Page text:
October 4, 2022
12 p.m. to 1 p.m.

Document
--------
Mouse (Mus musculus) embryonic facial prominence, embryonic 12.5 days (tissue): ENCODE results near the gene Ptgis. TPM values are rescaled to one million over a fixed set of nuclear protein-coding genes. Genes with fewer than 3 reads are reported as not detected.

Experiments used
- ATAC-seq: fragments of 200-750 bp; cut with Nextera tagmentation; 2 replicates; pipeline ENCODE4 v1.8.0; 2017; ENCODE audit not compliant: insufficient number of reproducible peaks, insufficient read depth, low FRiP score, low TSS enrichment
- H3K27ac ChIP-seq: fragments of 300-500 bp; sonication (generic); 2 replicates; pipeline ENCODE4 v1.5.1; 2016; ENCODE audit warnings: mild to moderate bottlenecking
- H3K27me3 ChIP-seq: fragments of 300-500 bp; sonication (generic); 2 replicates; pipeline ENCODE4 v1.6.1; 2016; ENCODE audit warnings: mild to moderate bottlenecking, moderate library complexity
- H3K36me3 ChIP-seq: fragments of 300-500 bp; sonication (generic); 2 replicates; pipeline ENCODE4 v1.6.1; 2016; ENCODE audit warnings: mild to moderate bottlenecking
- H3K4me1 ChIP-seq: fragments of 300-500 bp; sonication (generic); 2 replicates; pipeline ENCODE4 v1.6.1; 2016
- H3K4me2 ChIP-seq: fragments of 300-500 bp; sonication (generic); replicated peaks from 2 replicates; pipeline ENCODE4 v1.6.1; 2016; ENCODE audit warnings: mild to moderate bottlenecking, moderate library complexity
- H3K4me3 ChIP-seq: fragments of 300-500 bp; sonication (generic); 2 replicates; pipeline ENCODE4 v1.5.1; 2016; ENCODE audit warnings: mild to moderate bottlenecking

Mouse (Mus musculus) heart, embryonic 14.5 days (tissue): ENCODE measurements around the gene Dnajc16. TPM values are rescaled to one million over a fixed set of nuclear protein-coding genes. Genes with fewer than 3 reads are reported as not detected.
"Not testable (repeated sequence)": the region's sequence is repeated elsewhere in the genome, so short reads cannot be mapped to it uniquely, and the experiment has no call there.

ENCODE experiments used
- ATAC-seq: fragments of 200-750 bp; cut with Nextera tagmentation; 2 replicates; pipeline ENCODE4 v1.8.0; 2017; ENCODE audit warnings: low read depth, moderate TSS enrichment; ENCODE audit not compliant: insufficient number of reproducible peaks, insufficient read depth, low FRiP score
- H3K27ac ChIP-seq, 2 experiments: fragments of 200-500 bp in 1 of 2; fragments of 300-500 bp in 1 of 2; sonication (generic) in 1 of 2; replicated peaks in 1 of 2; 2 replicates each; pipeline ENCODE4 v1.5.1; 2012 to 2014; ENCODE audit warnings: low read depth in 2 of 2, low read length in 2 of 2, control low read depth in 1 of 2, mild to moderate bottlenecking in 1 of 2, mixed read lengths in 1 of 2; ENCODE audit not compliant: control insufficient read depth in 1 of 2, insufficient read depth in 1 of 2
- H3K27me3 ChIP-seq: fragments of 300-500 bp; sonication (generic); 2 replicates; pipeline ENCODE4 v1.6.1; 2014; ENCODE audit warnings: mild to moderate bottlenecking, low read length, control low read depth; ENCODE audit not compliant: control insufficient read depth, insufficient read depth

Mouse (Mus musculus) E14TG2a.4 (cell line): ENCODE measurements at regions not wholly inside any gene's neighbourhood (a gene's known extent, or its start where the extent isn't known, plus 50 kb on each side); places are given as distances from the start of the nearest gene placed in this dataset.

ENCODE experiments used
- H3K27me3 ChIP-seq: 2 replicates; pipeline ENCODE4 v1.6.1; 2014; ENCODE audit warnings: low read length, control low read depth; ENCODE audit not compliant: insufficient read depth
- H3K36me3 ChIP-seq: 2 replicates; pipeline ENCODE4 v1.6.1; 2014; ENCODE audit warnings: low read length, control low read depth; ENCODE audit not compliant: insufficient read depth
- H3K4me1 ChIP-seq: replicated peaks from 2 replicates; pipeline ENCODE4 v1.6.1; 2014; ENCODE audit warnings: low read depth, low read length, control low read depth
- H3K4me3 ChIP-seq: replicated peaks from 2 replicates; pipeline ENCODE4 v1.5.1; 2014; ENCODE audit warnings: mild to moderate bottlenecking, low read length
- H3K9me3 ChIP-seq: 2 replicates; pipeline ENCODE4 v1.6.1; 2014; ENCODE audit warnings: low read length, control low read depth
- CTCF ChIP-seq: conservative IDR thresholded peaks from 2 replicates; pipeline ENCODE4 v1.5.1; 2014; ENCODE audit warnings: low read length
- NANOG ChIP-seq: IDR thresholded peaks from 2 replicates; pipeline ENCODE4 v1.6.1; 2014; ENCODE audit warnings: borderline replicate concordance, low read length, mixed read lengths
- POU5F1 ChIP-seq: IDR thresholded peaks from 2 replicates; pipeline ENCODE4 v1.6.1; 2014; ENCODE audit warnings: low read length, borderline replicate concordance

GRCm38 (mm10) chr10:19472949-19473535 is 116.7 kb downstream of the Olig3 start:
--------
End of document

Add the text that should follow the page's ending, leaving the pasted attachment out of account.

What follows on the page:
My research program seeks to address the fundamental biological questions of how information stored in DNA is correctly transcribed and how genome integrity is maintained. Transcription is the first process involved in the genetic readout and incorrect spatial and/or temporal patterns of gene transcription contribute to the etiology of many human diseases. The genome is relentlessly subjected to a variety of environmental insults to which cells respond by deploying multiple, distinct mechanisms to counter the deleterious effects depending on the type of damage sustained. My research program integrates a combination of approaches including protein biochemistry, biophysics, and structural biology to elucidate structure-function relationships of complex macromolecular machines. Since establishing my independent laboratory in 2015 at Northwestern University, we have made significant progress and impactful discoveries addressing fundamental questions regarding how cells have evolved molecular mechanisms to read and repair our genome. These include: 1) How does a transcription initiation complex assemble at gene promoters? 2) How does a chromatin remodeling complex expose DNA sequences shielded by chromatin? 3) How are DNA double strand breaks (DSBs) detected and repaired? Our work has provided fundamental mechanistic insights into each of these processes at atomic resolution and raised important questions for future investigations. We anticipate that our scientific contributions have and will continue to shape and advance the exciting, rapidly growing fields of gene regulation and DNA repair with the results of these studies being directly relevant to human health and disease.